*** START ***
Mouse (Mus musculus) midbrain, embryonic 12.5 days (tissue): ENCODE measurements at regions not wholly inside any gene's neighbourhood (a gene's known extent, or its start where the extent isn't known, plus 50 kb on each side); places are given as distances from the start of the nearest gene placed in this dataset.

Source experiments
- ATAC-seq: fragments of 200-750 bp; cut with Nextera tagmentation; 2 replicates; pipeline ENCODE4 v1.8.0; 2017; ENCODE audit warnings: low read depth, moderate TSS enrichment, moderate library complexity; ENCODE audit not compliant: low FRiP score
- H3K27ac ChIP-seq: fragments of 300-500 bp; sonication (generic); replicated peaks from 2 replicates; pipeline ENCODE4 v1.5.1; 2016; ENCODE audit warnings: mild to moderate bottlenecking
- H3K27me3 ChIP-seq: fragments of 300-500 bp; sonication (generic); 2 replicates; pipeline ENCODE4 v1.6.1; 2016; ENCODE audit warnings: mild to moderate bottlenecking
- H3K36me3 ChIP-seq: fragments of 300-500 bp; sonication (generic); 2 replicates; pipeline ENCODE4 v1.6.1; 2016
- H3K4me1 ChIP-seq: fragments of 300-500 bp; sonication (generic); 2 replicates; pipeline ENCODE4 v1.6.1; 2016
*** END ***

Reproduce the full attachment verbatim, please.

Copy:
Mouse (Mus musculus) midbrain, embryonic 12.5 days (tissue): ENCODE measurements at regions not wholly inside any gene's neighbourhood (a gene's known extent, or its start where the extent isn't known, plus 50 kb on each side); places are given as distances from the start of the nearest gene placed in this dataset.

Source experiments
- ATAC-seq: fragments of 200-750 bp; cut with Nextera tagmentation; 2 replicates; pipeline ENCODE4 v1.8.0; 2017; ENCODE audit warnings: low read depth, moderate TSS enrichment, moderate library complexity; ENCODE audit not compliant: low FRiP score
- H3K27ac ChIP-seq: fragments of 300-500 bp; sonication (generic); replicated peaks from 2 replicates; pipeline ENCODE4 v1.5.1; 2016; ENCODE audit warnings: mild to moderate bottlenecking
- H3K27me3 ChIP-seq: fragments of 300-500 bp; sonication (generic); 2 replicates; pipeline ENCODE4 v1.6.1; 2016; ENCODE audit warnings: mild to moderate bottlenecking
- H3K36me3 ChIP-seq: fragments of 300-500 bp; sonication (generic); 2 replicates; pipeline ENCODE4 v1.6.1; 2016
- H3K4me1 ChIP-seq: fragments of 300-500 bp; sonication (generic); 2 replicates; pipeline ENCODE4 v1.6.1; 2016